On-ear devices, also known as hearables, are one of the fastest-growing devices in the consumer electronics market today. Although at present their role only covers hearing aids and a tool for listening, the on-ear devices have progressed to being wireless. Now there is a brand-new way for engaging this technology to the wider world around us.
Qualcomm conducted a survey in 2019 and found that more than half the respondents were interested in hearables that are context-aware. One of the most useful capabilities the respondents were looking for in hearables was background noise reduction, and the other, dynamic volume adjustment.
The interest that users are showing for these features is for the next-generation of hearables. They are looking for a better, more intensive listening experience. With an increasing interest in hearable, users are now expecting these next-generation features that are currently not available.
For instance, traditional hearables may be wireless but controlled by the phone. While jogging or working out at the gym, it is inconvenient for the user to stare at their phones for adjusting the volume of their headphones. Even with buttons available on the headphones, they are likely to be tiny and not visible when the headphones are on the user’s ears. That makes it very difficult to locate and use the buttons.
One way of improving the user interface would be to add gesture control. Simple gestures and motion tracking can provide instructions for specific actions and controls. For instance, a simple tap on the earbud could mean an increase in volume. Tapping the entire headphone is much simpler than finding and pressing a specific button on it.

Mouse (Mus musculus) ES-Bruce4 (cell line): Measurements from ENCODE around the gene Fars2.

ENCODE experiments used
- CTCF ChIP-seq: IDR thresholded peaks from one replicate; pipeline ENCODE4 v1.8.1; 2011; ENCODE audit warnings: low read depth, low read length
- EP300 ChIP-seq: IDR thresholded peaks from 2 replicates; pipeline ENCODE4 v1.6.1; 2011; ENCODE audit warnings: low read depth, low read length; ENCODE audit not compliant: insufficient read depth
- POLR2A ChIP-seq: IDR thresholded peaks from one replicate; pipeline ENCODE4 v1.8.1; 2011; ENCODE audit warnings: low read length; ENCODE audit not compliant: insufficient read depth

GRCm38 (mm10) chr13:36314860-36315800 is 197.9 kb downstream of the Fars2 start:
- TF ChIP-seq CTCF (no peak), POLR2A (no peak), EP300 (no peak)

A gesture for detecting in-ear presence could automatically pause the audio as soon as the user removes the earbuds from their ears. The audio can resume the moment the user inserts the earbuds back in their ears.
As the range of movement of the human head and ears is relatively consistent compared to that of the pocket or the wrist, hearables can be ideal for tracking fitness. However, motion tracking needs to be precise to not generate false positives and negatives. Therefore, with proper fitness algorithms, it is possible for hearables to track whole body movement such as when running, biking, or standing in a queue. Accurate classification is necessary to convert step counts to calorie counts, providing a more complete picture of the user’s day.
Hearables with spatial audio can change the sound as the head turns, and linked with the accurate head tracking, can put the user right in the center of the orchestra, leading to a truly immersive listening experience. However, this also requires the latency to be low, so that the sound changes with the head movement without delay. This can help and elevate the user’s experience with XR or gaming as well.
Today’s headphones cannot provide the user with the above experience. Users may have to turn down the volume or remove at least one earbud when they want to listen to the external world. This is because the design of the hearables blocks most external sounds to enable the listener to focus on the audio.